Department of Ecology News Release - October 25, 2012
YAKIMA – Got an old dirty woodstove and live in the Ellensburg area?
In an effort to help improve air quality this winter, the Department of Ecology (Ecology) is offering $200 to residents turning in old woodstoves. In 2011, the Legislature designated funds to reduce smoke in communities from revenues generated by the state voter-approved tax on hazardous substances.
The one-day-only event runs from 9 a.m. until 1 p.m., Saturday, Nov. 3, 2012, at the Ellensburg Transfer Station, 1001 Industrial Way, in Ellensburg. Participants must be at least age 18. Up to 80 stoves will be accepted under the cash-back program with a limit of two vouchers per customer. To qualify, stoves will be inspected and must be in working order, clean and free of firebricks, ash and debris. Other stoves may be disposed for free.
“Air quality in the Kittitas Valley has been steadily deteriorating during the winter months and one way for residents to help is by reducing emissions coming out of their homes.” said Jay Carmony, an air quality specialist with Ecology. “We hope this cash-back program will provide an incentive for people to consider cleaner home heating options such as a newer, more efficient certified woodstoves or solar, electric, propane or natural gas.”
During last winter’s home heating season (measured from Oct. 1, 2011, to March 31, 2012), the air monitor at the Hal Holmes Center on Ruby Street recorded 17 days when the air was equal to or greater than Ecology’s healthy air goal of 20 micrograms per cubic meter of the small particulate matter (PM 2.5) found in smoke. These fine particles become imbedded in the lungs and are associated with respiratory ailments, cancer and lung disease.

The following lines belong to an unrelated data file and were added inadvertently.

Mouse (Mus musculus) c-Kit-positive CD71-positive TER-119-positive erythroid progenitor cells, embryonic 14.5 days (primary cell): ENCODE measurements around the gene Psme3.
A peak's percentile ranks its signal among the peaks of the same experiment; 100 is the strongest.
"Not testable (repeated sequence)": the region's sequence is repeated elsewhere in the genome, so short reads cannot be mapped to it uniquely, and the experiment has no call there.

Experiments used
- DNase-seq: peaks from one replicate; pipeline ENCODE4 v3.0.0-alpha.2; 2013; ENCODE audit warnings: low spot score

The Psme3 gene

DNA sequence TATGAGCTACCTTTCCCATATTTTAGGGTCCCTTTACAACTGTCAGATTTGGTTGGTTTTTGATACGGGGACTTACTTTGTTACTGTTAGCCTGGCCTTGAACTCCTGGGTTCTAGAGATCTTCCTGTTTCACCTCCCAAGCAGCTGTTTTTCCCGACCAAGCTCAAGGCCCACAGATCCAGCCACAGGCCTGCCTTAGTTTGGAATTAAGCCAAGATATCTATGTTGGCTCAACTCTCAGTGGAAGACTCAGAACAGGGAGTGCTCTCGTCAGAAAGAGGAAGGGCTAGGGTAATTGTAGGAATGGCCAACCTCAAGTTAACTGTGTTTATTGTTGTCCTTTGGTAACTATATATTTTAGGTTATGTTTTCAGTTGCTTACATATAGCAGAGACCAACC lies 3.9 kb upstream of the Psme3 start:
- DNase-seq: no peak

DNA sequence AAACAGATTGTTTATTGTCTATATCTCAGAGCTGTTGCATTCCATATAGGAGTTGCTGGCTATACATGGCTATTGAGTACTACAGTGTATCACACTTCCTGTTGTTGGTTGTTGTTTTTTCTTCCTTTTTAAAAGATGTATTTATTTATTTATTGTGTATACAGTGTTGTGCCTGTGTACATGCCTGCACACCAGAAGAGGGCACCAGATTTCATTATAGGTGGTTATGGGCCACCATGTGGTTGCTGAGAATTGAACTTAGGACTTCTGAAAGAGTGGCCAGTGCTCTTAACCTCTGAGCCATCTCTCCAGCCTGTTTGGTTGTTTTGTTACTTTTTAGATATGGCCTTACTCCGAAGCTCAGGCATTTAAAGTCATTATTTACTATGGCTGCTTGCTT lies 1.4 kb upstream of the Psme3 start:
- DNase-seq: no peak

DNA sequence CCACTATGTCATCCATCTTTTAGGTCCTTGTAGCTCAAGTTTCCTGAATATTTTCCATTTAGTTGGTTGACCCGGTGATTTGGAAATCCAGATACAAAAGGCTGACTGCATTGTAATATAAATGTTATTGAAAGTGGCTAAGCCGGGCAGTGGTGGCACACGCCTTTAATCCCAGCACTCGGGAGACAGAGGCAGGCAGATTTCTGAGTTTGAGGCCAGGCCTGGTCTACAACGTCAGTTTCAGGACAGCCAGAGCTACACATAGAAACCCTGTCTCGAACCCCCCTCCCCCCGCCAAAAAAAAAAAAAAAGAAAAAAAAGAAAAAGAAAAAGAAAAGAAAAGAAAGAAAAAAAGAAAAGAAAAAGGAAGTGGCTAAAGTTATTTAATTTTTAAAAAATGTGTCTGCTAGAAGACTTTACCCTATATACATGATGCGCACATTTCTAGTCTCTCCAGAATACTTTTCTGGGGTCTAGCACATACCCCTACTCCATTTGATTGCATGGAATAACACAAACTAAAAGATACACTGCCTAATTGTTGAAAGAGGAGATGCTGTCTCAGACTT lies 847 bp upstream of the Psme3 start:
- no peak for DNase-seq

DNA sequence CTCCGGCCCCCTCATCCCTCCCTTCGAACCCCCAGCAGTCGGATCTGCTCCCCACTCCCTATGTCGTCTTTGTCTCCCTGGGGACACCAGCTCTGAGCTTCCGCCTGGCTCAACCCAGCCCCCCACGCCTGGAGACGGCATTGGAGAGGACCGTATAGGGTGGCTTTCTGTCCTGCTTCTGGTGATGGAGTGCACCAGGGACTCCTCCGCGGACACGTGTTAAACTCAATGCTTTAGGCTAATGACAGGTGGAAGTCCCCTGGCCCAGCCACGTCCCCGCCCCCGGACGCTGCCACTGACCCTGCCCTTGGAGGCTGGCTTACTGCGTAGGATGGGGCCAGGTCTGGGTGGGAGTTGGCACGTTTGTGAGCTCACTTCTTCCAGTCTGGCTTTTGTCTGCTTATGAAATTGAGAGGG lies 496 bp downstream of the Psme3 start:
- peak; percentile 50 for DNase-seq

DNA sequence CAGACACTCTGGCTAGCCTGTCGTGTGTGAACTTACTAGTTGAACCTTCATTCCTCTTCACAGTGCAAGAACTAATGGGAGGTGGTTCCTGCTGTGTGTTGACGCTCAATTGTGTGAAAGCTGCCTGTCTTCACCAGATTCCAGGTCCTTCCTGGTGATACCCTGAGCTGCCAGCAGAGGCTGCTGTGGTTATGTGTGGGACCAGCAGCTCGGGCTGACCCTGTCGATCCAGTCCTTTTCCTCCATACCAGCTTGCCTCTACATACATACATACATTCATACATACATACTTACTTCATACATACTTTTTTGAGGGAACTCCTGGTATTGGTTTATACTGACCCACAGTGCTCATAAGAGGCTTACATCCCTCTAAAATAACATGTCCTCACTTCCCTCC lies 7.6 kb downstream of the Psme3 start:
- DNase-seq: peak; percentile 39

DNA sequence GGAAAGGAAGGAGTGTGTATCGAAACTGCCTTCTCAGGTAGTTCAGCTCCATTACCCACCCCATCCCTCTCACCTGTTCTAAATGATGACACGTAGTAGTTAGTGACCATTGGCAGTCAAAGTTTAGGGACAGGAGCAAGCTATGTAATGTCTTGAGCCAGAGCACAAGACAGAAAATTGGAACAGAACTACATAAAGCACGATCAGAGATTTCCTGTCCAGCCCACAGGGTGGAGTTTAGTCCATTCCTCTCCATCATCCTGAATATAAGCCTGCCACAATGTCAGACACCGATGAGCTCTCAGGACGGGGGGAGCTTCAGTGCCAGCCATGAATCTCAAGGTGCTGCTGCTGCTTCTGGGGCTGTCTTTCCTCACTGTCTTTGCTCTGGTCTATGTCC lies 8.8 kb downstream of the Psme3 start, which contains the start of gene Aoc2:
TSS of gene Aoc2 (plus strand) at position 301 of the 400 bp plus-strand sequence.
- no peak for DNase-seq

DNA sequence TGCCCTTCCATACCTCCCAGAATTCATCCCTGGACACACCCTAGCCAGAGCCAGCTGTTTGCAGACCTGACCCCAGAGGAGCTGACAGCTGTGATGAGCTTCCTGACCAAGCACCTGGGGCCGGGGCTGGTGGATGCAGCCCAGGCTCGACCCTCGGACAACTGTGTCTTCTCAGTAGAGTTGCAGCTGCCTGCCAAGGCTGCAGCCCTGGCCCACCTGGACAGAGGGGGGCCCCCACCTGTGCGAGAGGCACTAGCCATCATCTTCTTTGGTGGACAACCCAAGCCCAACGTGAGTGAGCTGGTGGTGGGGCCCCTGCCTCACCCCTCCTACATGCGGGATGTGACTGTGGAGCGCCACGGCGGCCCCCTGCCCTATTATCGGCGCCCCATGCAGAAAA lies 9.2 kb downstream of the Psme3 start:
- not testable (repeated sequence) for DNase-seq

The community also suffered 17 days of dirty air during a long spate of recent wildfires that began in August. Monitored data from Aug. 12 through Oct. 12 shows there were 14 days when PM 2.5 pollution were in the unhealthy category. During this time, there were also two days in the very unhealthy category and one day in the hazardous category.
Pollution information gathered year round at the monitor also showed Ellensburg was in the state’s top 10 locations for high levels of fine particles found in smoke and diesel exhaust. This graphic illustrates statewide averaging data from the past three years.
If you have questions about the program, contact Jay Carmony at 509-454-7660 or email him at firstname.lastname@example.org.
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Joye Redfield-Wilder, Communications Manager, 509-575-2610; email@example.com
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